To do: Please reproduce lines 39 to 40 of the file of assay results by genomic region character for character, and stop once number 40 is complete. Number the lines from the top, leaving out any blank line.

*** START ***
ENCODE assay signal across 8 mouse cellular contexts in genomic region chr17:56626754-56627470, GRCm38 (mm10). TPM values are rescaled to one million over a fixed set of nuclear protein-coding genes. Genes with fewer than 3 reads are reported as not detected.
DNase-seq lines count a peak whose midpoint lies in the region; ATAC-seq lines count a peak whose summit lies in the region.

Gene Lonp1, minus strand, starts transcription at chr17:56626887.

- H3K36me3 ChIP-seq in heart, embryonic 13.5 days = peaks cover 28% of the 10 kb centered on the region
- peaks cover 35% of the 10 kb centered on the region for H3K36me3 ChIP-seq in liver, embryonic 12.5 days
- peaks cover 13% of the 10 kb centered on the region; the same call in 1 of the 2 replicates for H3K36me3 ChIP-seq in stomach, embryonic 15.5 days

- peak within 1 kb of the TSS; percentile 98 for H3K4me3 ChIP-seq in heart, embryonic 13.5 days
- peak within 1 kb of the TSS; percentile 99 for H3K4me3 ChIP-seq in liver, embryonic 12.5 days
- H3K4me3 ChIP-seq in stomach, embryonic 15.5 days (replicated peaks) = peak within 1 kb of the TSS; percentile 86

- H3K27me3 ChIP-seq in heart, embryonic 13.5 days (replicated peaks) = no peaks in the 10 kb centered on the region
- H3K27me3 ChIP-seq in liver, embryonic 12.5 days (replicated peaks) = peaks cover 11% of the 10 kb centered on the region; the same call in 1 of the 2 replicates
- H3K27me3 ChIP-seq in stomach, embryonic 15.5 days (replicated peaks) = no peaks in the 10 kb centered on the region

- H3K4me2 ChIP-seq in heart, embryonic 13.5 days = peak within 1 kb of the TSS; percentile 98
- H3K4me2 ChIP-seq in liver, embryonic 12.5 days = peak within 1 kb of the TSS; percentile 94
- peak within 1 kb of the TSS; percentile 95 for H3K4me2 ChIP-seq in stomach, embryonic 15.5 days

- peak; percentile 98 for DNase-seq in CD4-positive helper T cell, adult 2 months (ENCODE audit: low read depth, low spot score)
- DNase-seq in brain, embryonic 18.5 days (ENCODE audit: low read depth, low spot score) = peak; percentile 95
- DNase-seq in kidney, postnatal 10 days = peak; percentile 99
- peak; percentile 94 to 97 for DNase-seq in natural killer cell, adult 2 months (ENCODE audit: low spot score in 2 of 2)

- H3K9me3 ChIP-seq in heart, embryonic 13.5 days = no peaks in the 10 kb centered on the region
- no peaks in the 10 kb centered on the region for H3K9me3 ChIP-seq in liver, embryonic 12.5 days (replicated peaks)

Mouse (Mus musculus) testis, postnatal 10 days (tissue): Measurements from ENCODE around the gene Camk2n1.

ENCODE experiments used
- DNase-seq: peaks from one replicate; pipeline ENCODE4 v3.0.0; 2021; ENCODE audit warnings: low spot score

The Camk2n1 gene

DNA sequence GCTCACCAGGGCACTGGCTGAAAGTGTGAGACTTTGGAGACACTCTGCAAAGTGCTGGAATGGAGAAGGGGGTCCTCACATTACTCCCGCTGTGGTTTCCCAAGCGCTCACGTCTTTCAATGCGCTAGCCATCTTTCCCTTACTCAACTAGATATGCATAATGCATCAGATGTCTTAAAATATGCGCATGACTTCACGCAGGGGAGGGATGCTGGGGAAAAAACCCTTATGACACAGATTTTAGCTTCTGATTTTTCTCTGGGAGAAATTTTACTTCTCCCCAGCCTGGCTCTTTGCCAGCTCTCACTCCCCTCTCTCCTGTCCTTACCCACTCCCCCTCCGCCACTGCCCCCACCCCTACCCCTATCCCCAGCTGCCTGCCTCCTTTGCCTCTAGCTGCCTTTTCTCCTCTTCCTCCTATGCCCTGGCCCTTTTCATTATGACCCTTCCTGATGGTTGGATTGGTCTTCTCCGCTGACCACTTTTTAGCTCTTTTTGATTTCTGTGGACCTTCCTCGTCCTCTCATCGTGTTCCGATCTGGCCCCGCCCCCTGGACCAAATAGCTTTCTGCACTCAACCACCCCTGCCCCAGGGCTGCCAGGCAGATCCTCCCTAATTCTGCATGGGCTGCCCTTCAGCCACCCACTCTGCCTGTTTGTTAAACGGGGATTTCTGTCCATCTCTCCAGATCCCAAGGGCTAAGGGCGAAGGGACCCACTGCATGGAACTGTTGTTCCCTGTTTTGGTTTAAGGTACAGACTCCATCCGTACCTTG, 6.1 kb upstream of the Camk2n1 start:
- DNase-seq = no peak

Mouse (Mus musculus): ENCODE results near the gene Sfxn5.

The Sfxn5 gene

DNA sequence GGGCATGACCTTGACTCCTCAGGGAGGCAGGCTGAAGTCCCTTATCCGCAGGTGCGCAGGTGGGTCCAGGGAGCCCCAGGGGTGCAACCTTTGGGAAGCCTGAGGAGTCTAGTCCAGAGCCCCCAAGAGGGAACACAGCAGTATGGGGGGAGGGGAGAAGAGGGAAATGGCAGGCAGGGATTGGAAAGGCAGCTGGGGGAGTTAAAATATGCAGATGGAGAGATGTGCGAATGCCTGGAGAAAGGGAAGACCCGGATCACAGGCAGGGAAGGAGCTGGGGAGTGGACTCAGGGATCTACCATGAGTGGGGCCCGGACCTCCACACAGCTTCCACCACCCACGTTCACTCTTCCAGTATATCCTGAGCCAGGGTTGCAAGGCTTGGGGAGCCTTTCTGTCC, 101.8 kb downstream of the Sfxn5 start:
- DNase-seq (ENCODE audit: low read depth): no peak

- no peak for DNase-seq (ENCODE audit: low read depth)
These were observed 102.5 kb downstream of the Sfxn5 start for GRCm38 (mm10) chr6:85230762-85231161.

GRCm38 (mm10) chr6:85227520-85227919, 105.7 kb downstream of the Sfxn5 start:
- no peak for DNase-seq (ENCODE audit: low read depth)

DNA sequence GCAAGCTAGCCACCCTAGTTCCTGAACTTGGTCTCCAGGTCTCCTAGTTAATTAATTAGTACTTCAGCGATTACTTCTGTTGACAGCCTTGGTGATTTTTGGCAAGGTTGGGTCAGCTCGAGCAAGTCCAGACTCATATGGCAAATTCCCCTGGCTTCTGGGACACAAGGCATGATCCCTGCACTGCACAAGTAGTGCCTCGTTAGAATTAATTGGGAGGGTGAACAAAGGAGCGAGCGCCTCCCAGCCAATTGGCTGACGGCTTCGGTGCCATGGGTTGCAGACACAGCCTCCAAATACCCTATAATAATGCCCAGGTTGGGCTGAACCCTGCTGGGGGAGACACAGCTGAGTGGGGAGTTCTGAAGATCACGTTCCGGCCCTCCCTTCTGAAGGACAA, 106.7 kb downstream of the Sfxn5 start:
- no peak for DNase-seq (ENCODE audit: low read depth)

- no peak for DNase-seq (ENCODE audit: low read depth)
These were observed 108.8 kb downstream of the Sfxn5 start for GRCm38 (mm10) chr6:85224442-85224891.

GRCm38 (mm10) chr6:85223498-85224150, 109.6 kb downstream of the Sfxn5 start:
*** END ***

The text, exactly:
These were observed 108.8 kb downstream of the Sfxn5 start for GRCm38 (mm10) chr6:85224442-85224891.

GRCm38 (mm10) chr6:85223498-85224150, 109.6 kb downstream of the Sfxn5 start: